In the education world, summer melt refers to the phenomenon of young adults committing to a college in the spring but failing to show up in the fall. According to researcher Lindsay Page, an average of 20% of students fail to start college courses. This number is higher for students in lower socioeconomic backgrounds — nearing 40%.
What Causes Summer Melt
One of the biggest reasons for the summer melt is finances. After the joy of being accepted to college fades the reality of tuition sets in. Once students realize that financial aid packages fall short or how much it will cost to live on campus, fear sets in. Students may fear the amount of work they will have to do. The prospect and amount of potential loans is also a sense of stress or worry for students.
Long-Term Strategies to Avoid Summer Melt
While it may seem that avoiding this problem should occur largely in summer months, there are steps you can take to help your students avoid the melt long before June comes around.
One thing that you should consider is tracking your students and your school’s melt rate. The Center for Education Policy Research at Harvard University suggests exit surveys at the beginning of senior year. In these surveys, determine students’ goals for the first year out of high school. Then, follow up with students who express an interest in college in the spring to see who has been accepted to college. Finally, keep in contact with students and determine who actually makes it to college in the Fall. After doing this for a few years, calculate the average percent of your students who fall victim to Summer Melt.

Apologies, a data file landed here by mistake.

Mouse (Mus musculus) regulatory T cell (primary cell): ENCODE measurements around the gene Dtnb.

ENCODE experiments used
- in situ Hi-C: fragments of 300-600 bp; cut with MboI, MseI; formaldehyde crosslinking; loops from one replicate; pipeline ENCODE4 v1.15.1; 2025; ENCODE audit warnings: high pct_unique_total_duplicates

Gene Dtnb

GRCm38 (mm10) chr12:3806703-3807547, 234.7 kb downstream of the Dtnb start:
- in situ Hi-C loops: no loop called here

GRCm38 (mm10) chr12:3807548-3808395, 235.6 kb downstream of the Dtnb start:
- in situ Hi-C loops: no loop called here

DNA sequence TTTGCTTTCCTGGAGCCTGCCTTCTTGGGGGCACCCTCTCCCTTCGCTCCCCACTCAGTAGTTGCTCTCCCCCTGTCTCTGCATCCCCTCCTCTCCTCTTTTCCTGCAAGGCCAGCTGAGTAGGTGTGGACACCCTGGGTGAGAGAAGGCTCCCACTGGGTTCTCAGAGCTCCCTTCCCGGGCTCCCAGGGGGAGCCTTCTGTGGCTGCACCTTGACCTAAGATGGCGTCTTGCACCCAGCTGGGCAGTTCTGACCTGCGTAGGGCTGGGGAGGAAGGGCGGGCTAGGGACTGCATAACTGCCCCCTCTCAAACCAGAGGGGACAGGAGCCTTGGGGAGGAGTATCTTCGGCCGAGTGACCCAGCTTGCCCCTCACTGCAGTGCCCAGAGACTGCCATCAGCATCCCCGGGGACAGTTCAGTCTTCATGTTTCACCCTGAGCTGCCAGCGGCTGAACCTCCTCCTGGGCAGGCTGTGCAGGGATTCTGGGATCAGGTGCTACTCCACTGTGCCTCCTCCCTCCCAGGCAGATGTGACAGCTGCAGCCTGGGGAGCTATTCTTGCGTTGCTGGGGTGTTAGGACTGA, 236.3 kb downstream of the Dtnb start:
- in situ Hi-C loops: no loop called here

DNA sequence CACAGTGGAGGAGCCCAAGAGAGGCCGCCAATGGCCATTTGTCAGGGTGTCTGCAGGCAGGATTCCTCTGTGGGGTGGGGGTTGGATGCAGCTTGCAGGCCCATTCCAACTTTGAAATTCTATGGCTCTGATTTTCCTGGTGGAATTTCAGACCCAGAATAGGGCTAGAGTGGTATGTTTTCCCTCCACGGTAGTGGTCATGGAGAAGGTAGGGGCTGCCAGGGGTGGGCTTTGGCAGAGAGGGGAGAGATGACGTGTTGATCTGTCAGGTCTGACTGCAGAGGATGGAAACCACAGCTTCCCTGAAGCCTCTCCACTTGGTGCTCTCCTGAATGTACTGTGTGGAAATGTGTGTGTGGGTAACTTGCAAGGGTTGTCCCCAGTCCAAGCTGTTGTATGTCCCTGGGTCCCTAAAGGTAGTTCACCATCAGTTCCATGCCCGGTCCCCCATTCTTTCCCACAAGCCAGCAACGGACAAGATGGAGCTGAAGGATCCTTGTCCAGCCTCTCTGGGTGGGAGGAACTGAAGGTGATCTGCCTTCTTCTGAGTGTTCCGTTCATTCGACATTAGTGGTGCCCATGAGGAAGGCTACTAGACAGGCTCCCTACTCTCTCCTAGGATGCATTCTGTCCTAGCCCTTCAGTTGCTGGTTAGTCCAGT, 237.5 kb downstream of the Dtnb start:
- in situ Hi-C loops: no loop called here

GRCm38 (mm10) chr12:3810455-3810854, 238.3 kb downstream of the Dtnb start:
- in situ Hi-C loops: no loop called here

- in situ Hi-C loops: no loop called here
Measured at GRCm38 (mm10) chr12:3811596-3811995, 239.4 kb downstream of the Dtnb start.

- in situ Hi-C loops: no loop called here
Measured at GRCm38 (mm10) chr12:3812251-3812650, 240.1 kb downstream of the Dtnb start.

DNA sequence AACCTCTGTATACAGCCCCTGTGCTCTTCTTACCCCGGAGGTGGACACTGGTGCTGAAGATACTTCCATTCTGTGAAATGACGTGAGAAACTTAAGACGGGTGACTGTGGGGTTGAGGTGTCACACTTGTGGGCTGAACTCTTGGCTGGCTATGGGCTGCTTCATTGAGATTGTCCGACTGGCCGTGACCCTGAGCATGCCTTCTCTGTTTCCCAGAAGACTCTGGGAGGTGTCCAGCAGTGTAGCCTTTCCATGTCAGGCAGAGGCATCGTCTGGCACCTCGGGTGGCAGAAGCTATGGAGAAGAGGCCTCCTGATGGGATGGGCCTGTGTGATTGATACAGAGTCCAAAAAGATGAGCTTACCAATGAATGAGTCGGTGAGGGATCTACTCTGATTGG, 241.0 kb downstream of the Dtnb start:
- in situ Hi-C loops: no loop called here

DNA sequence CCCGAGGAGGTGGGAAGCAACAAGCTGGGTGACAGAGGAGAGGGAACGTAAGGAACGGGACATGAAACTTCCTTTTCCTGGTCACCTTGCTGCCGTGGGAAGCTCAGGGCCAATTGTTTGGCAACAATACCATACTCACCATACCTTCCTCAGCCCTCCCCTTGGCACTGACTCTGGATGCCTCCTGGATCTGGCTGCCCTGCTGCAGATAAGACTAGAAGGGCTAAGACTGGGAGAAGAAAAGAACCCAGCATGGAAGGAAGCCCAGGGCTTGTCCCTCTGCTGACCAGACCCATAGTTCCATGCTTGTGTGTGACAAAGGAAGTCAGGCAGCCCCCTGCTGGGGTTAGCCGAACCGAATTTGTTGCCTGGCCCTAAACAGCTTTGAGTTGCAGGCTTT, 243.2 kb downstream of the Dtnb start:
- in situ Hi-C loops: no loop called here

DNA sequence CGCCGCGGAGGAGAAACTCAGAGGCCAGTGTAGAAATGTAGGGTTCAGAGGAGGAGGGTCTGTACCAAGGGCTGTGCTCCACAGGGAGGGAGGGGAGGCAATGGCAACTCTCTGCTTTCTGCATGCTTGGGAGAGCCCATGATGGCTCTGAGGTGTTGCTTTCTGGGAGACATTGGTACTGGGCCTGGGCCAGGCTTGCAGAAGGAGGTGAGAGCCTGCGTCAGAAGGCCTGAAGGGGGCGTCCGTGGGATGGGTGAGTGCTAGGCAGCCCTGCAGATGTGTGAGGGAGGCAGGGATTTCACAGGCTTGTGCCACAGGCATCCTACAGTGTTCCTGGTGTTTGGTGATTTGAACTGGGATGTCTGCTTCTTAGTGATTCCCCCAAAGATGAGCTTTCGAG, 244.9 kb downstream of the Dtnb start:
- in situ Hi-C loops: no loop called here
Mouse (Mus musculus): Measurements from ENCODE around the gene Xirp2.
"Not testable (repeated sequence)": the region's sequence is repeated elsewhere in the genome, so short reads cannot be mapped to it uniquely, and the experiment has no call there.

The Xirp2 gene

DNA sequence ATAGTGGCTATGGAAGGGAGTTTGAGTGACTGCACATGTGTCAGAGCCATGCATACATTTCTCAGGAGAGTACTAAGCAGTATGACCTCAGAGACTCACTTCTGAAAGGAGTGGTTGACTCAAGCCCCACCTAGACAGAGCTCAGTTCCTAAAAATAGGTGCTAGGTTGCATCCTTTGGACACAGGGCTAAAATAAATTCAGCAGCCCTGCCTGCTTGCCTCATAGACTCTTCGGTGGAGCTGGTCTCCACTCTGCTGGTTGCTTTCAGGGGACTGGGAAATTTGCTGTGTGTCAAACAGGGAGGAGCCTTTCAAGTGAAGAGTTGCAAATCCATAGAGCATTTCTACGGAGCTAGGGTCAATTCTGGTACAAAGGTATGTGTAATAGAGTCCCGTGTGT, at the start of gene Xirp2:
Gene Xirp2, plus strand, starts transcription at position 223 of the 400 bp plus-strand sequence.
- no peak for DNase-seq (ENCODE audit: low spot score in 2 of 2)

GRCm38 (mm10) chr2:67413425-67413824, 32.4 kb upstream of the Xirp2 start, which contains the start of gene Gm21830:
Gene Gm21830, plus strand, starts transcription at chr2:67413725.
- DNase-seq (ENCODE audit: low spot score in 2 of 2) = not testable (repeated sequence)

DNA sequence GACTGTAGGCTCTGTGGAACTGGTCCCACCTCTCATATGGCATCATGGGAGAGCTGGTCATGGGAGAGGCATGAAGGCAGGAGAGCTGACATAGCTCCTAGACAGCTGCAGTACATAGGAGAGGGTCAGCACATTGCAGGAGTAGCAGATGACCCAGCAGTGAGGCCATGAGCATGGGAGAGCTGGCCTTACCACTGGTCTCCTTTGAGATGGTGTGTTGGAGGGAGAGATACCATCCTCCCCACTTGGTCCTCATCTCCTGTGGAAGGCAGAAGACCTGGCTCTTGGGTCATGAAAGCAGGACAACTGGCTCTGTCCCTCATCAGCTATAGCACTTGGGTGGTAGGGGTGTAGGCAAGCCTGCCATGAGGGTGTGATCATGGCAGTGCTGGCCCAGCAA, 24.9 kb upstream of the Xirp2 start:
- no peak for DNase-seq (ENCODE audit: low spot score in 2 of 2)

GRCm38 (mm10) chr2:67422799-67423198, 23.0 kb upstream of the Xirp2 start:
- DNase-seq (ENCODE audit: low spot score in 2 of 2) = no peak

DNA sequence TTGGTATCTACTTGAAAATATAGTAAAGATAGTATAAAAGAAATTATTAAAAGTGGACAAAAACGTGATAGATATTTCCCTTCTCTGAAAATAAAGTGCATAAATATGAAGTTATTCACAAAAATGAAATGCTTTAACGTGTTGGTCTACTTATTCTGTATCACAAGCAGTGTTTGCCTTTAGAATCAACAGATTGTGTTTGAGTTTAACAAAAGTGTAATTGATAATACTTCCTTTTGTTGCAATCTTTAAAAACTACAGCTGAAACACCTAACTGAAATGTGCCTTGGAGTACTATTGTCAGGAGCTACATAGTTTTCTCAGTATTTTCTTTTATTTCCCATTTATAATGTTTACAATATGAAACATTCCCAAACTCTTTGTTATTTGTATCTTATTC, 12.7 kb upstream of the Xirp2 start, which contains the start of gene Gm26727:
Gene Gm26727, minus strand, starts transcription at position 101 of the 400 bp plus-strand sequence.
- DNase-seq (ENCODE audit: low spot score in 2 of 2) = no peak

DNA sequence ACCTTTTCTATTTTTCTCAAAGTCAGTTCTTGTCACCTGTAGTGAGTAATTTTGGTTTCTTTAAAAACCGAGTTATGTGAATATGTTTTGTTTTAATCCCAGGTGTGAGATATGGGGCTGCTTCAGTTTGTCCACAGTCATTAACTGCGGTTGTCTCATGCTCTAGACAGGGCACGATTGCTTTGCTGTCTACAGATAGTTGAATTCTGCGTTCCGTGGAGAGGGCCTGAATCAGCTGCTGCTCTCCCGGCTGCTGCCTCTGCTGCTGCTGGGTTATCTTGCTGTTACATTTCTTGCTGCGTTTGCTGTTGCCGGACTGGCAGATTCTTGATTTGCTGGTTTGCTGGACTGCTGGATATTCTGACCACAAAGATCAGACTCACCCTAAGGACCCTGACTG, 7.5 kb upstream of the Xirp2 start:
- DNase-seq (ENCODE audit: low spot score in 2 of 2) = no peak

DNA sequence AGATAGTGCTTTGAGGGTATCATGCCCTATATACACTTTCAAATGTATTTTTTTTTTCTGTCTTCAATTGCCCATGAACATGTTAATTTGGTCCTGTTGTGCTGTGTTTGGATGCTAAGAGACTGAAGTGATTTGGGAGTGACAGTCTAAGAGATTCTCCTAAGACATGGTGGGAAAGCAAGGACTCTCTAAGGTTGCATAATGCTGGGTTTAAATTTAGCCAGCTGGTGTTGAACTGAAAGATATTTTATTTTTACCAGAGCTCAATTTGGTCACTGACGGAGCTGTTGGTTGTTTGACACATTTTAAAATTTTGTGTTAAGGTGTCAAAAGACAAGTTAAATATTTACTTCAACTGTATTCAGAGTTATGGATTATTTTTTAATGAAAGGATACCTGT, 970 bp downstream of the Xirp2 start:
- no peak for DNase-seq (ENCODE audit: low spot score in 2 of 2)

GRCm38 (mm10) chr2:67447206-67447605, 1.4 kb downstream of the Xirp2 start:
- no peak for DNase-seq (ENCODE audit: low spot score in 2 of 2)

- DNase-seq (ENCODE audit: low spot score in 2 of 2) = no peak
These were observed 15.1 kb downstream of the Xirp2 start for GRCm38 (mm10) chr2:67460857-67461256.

Using this information, begin to form a plan and look for ways to support your students during the summer months.
One strategy to avoid Summer Melt and encourage matriculation is to extend college counseling through the start of Freshman year in college. Over the summer provide your students with continued support. Guide students in all of the steps required to enroll in courses, pay tuition and other fees, activate financial aid packages, and arrange housing.
If you and your school do not have the resources to dedicate time or a counselor to summer counseling, look into partner organizations. A mentor organization or volunteers can help to remind students of all steps needed to successfully begin college. If possible, assign each student to someone who can check in with them regularly over the summer.
Encourage students to attend early orientation programs provided by the college or university of their choice. Orientation may make students excited about attending school in the Fall and encourage them to complete the final steps to enrollment. If a majority of your students attend several of the same colleges, you can arrange for each student to be matched with a college student who can not only motivate them but provide peer mentoring to ensure that they are completing all of the correct steps for starting classes on time.
Another system suggested by the Center for Education Policy Research at Harvard University is the use of text message or email. In this system, students receive an email or text message blast reminding them of upcoming deadlines or tasks that must be complete before the start of the new school year. The Education Advisory Board (EAB) suggests one message per week to keep students engaged in the process of matriculation. Some schools use social media as another way of contacting students. In any way that contact comes, students should receive valuable information that ensures they meet all deadlines.
Summer Melt Takeaways
No matter how you accomplish it, researchers seem to agree that contact with students over the summer is key. Whether you are able to maintain this contact in person or digitally, providing students with encouragement and support can help students stay on track to start school on time.